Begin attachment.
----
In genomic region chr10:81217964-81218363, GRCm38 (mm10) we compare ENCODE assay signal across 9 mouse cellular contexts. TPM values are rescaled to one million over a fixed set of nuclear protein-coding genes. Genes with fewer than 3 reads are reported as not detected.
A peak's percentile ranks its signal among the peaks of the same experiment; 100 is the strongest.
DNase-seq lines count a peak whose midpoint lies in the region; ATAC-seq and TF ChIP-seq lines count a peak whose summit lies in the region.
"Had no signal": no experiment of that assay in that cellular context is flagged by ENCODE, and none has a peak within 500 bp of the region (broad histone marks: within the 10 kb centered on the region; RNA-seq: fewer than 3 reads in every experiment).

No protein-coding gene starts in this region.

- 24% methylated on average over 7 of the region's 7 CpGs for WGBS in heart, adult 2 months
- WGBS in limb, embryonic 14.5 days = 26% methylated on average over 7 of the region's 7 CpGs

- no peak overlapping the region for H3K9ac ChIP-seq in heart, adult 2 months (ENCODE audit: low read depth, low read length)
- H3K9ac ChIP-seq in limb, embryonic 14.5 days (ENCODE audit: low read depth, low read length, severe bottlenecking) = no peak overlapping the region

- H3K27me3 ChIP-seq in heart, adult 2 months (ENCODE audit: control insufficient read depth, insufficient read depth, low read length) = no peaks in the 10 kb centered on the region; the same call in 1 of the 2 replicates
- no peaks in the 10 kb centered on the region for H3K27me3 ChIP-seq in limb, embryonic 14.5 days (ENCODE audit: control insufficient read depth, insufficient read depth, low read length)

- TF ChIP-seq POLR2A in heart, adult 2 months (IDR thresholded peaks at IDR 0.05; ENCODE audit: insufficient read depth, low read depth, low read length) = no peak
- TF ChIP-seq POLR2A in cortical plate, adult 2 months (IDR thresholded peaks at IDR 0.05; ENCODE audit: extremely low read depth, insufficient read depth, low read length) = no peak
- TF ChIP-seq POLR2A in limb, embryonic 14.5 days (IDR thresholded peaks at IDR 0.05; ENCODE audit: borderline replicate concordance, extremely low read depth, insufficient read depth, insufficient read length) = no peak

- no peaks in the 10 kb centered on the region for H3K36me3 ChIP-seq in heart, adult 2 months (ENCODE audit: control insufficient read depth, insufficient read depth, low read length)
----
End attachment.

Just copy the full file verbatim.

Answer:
In genomic region chr10:81217964-81218363, GRCm38 (mm10) we compare ENCODE assay signal across 9 mouse cellular contexts. TPM values are rescaled to one million over a fixed set of nuclear protein-coding genes. Genes with fewer than 3 reads are reported as not detected.
A peak's percentile ranks its signal among the peaks of the same experiment; 100 is the strongest.
DNase-seq lines count a peak whose midpoint lies in the region; ATAC-seq and TF ChIP-seq lines count a peak whose summit lies in the region.
"Had no signal": no experiment of that assay in that cellular context is flagged by ENCODE, and none has a peak within 500 bp of the region (broad histone marks: within the 10 kb centered on the region; RNA-seq: fewer than 3 reads in every experiment).

No protein-coding gene starts in this region.

- 24% methylated on average over 7 of the region's 7 CpGs for WGBS in heart, adult 2 months
- WGBS in limb, embryonic 14.5 days = 26% methylated on average over 7 of the region's 7 CpGs

- no peak overlapping the region for H3K9ac ChIP-seq in heart, adult 2 months (ENCODE audit: low read depth, low read length)
- H3K9ac ChIP-seq in limb, embryonic 14.5 days (ENCODE audit: low read depth, low read length, severe bottlenecking) = no peak overlapping the region

- H3K27me3 ChIP-seq in heart, adult 2 months (ENCODE audit: control insufficient read depth, insufficient read depth, low read length) = no peaks in the 10 kb centered on the region; the same call in 1 of the 2 replicates
- no peaks in the 10 kb centered on the region for H3K27me3 ChIP-seq in limb, embryonic 14.5 days (ENCODE audit: control insufficient read depth, insufficient read depth, low read length)

- TF ChIP-seq POLR2A in heart, adult 2 months (IDR thresholded peaks at IDR 0.05; ENCODE audit: insufficient read depth, low read depth, low read length) = no peak
- TF ChIP-seq POLR2A in cortical plate, adult 2 months (IDR thresholded peaks at IDR 0.05; ENCODE audit: extremely low read depth, insufficient read depth, low read length) = no peak
- TF ChIP-seq POLR2A in limb, embryonic 14.5 days (IDR thresholded peaks at IDR 0.05; ENCODE audit: borderline replicate concordance, extremely low read depth, insufficient read depth, insufficient read length) = no peak

- no peaks in the 10 kb centered on the region for H3K36me3 ChIP-seq in heart, adult 2 months (ENCODE audit: control insufficient read depth, insufficient read depth, low read length)